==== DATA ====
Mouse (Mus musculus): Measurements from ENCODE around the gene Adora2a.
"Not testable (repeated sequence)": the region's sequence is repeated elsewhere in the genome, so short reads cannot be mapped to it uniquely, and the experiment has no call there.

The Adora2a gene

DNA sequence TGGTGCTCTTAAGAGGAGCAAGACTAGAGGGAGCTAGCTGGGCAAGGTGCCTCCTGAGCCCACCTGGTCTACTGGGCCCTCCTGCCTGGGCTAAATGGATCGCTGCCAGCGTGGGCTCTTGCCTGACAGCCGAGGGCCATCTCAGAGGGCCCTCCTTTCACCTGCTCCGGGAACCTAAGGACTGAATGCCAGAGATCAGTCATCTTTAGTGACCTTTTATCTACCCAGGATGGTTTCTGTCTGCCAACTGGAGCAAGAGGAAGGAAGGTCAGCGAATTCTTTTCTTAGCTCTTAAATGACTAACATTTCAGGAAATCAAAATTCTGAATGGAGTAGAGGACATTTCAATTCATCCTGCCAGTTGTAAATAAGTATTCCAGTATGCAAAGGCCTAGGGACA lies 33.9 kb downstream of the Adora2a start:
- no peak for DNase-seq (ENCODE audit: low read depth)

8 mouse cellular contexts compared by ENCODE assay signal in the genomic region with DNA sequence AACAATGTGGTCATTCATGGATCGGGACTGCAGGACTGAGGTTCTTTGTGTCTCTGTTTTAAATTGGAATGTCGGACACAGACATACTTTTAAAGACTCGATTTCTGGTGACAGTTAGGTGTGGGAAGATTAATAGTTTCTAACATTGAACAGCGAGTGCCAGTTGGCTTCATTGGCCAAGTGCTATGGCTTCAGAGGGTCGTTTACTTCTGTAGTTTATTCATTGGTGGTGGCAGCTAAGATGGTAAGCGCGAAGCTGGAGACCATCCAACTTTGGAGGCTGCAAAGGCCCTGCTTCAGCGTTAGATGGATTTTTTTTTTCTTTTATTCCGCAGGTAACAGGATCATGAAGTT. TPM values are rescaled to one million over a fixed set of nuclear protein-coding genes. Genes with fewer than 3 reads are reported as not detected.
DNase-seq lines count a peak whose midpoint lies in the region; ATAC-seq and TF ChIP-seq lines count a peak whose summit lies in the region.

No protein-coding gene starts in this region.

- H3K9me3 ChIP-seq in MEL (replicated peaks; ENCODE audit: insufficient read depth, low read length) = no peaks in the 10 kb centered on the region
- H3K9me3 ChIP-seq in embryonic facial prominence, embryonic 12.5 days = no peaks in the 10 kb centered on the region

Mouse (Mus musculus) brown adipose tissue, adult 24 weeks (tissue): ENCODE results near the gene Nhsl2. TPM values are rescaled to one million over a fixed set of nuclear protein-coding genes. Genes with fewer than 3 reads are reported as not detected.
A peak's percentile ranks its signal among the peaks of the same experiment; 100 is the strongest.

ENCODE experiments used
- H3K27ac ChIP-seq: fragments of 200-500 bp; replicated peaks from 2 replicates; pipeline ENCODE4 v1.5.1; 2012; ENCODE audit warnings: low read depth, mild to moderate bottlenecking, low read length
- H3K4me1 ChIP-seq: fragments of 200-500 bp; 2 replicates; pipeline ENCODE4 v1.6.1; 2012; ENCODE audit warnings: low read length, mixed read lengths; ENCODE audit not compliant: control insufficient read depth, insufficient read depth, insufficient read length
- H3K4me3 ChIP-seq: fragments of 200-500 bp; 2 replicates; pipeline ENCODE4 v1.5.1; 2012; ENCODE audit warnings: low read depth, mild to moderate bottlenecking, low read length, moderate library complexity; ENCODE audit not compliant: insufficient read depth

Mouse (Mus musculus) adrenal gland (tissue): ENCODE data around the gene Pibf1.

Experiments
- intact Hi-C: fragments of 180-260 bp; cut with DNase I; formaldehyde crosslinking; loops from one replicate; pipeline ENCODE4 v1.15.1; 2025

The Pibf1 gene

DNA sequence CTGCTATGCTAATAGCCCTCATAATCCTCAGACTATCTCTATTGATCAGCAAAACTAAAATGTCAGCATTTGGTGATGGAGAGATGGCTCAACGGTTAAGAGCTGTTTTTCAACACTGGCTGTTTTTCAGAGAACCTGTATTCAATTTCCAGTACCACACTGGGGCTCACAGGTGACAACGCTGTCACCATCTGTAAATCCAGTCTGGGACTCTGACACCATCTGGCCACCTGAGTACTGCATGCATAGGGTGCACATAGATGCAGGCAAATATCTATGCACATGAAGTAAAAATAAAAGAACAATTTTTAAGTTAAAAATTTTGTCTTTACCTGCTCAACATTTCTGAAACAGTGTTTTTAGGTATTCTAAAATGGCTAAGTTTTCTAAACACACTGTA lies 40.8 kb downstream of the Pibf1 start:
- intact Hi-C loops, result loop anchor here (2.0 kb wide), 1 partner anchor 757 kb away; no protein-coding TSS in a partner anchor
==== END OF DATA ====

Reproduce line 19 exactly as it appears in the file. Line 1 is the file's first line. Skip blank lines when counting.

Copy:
- intact Hi-C: fragments of 180-260 bp; cut with DNase I; formaldehyde crosslinking; loops from one replicate; pipeline ENCODE4 v1.15.1; 2025